The network morning and evening news shows have all but ignored President Obama's Saturday letter to congressional leaders asking for $50 billion in additional spending to prevent the "massive layoffs of teachers, police, and firefighters." Only Sunday's Good Morning America on ABC has covered the President's request so far.
The chief executive's June 12 letter to Speaker Nancy Pelosi, Senate Majority Leader Harry Reid, Senate Minority Leader Mitch McConnell, and House Minority Leader John Boehner urged "swift action" on the multi-billion dollar proposal to prevent the public sector layoffs and "give our nation's businesses added impetus to hire and grow."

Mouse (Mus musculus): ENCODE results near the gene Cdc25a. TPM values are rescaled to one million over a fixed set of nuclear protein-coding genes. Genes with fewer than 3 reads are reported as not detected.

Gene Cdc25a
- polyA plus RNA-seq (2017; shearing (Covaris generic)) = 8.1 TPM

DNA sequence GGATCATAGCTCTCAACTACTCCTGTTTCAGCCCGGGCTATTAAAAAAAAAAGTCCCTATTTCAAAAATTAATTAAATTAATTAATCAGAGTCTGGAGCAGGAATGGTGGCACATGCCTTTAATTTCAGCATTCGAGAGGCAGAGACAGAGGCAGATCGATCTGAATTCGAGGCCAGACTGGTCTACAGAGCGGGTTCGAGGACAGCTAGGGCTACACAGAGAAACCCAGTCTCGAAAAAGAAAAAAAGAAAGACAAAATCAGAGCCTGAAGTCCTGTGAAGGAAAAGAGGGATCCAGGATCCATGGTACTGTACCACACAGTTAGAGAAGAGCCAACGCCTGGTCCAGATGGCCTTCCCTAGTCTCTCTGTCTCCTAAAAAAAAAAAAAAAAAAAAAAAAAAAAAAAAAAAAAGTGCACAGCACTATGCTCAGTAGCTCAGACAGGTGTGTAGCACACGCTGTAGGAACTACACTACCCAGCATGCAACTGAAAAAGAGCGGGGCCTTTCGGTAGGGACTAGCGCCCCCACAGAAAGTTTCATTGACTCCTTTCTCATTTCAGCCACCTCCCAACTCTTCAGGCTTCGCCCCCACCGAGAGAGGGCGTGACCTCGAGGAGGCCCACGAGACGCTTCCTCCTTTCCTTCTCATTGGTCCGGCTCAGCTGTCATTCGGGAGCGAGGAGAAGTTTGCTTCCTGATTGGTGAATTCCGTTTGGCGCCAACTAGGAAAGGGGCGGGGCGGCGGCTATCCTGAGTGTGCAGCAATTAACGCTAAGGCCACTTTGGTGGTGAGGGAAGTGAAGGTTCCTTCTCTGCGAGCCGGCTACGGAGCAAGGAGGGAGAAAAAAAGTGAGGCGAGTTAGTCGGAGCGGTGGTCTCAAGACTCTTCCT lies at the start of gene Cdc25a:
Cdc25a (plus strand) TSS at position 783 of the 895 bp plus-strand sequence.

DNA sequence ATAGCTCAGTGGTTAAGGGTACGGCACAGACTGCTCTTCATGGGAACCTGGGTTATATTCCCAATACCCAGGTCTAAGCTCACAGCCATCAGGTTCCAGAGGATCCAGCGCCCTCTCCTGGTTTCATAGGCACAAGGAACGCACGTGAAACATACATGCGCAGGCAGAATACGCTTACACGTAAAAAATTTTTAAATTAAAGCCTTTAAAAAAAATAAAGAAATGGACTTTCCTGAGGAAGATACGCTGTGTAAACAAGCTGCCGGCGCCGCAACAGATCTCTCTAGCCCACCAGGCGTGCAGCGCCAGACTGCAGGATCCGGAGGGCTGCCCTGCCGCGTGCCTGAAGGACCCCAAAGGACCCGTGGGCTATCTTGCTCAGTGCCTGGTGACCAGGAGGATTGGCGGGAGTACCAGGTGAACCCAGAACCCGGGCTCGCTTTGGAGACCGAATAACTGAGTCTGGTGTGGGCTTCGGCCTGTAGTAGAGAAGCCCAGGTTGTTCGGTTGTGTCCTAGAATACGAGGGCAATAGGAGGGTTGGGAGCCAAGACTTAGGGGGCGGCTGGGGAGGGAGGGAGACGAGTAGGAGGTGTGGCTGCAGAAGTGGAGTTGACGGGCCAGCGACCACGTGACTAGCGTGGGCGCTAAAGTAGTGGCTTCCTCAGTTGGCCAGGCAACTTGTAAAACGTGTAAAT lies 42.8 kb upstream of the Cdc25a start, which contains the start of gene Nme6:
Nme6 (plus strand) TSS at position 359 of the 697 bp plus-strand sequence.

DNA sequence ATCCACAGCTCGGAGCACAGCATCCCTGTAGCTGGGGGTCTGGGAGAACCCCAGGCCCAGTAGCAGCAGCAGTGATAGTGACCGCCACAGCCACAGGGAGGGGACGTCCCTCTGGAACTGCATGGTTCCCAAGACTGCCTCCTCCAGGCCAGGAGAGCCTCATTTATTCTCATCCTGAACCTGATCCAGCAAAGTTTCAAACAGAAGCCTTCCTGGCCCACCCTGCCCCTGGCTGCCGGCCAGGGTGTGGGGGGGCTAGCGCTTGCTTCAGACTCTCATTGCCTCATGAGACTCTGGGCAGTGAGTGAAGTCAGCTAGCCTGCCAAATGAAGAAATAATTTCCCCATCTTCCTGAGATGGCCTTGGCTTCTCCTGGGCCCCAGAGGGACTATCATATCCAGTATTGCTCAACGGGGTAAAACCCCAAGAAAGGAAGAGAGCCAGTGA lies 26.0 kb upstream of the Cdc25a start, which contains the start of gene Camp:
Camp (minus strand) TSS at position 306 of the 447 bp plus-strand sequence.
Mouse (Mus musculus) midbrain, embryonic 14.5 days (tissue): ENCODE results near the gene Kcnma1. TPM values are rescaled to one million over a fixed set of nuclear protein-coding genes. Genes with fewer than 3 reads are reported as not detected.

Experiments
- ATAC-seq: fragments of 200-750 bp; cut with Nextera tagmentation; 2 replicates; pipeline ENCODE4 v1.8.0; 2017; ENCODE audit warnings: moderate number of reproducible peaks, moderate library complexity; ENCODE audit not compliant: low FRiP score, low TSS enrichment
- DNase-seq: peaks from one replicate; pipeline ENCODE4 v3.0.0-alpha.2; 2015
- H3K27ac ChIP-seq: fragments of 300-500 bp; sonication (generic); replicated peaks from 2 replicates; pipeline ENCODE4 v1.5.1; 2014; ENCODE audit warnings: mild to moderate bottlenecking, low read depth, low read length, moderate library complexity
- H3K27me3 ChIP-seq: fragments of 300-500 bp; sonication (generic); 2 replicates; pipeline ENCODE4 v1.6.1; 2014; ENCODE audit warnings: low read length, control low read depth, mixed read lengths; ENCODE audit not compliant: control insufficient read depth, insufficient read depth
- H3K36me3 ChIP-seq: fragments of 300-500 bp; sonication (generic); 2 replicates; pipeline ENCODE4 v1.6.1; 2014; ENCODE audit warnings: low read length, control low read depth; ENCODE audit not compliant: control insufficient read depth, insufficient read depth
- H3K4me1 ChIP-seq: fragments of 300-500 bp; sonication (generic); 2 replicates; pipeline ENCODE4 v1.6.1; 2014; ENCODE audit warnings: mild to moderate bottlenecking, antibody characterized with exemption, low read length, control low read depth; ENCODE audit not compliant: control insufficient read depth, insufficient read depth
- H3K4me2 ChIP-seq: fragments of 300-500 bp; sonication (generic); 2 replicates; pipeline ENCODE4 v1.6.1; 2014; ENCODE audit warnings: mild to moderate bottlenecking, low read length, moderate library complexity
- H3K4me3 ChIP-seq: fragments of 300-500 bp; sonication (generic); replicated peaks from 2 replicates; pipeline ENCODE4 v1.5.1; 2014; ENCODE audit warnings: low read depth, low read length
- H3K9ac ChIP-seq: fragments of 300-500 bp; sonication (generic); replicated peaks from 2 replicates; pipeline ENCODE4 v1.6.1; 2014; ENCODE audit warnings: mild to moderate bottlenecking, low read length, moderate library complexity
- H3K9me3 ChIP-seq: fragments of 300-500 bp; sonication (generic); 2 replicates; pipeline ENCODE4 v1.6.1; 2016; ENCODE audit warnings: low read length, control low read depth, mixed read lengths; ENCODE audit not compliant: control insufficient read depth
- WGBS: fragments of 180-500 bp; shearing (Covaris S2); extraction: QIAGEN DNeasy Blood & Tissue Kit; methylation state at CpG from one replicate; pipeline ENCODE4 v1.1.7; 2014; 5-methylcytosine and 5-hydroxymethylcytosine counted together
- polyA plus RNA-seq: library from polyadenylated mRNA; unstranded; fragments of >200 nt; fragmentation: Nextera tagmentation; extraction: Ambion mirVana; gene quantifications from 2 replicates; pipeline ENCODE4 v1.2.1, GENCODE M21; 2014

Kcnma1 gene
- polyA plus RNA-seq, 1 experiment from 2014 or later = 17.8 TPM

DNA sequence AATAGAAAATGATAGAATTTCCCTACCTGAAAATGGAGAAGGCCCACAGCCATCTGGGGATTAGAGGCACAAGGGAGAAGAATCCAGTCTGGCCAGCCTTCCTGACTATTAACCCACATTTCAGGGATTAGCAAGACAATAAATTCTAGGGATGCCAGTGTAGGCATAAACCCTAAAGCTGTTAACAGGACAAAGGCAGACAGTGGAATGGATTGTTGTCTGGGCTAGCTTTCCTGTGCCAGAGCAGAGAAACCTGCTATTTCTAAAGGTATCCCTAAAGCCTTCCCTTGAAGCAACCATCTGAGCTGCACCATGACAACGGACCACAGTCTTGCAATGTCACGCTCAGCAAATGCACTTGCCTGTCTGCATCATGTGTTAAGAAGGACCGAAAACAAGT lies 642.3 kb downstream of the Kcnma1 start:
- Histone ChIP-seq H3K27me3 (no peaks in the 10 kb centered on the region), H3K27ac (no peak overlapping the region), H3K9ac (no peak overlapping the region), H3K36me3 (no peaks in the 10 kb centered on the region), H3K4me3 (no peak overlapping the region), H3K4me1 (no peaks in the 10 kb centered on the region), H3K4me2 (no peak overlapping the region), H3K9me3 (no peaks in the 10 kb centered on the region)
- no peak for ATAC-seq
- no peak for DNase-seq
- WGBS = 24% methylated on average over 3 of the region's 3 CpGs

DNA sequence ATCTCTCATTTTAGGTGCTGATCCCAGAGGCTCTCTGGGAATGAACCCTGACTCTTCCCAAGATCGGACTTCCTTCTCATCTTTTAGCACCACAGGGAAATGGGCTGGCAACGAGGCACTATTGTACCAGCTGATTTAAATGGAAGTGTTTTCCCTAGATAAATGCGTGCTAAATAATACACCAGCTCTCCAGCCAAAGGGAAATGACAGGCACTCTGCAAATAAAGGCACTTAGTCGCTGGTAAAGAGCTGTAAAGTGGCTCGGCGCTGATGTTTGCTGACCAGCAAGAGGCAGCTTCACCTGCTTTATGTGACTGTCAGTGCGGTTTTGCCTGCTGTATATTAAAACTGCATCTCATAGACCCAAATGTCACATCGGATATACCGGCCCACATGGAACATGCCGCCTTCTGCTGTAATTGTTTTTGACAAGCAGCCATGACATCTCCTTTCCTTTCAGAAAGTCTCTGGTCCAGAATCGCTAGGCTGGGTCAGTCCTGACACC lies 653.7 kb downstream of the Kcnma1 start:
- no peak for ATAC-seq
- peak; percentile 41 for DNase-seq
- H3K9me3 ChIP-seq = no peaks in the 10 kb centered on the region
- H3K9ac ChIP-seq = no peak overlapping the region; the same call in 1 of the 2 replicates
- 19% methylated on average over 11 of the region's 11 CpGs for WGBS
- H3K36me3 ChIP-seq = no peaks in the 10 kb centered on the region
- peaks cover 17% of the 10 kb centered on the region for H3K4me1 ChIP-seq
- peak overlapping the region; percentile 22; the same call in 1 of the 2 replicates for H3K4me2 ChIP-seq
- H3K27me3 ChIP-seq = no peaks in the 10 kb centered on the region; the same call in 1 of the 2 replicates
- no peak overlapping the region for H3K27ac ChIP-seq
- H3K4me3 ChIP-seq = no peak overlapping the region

ABC anchor Bill Weir brought up the President's letter with White House correspondent Jake Tapper 13 minutes into the 8 am Eastern hour of Sunday's Good Morning America:
CNN's Jack Cafferty ripped the Democratic-controlled Congress for their inaction to pass a budget during a commentary on Thursday's Situation Room: "The Democrats in Congress can't be bothered to pass a budget for next year. That's their job....It's simply outrageous." Cafferty also channeled the Tea Party and strongly condemned the federal government for "taking us down the road to financial ruin."
The CNN commentator began his 5 pm Eastern hour commentary by highlighting the "skyrocketing federal deficits and a national debt that just passed $13 trillion," along with the Democratic congressional leadership's stalling in passing next year's budget. He continued that "efforts to pass a budget have stalled in the House because Democrats can't agree on what and how much to cut. See, it's an election year and we can't be seen cutting things in an election year."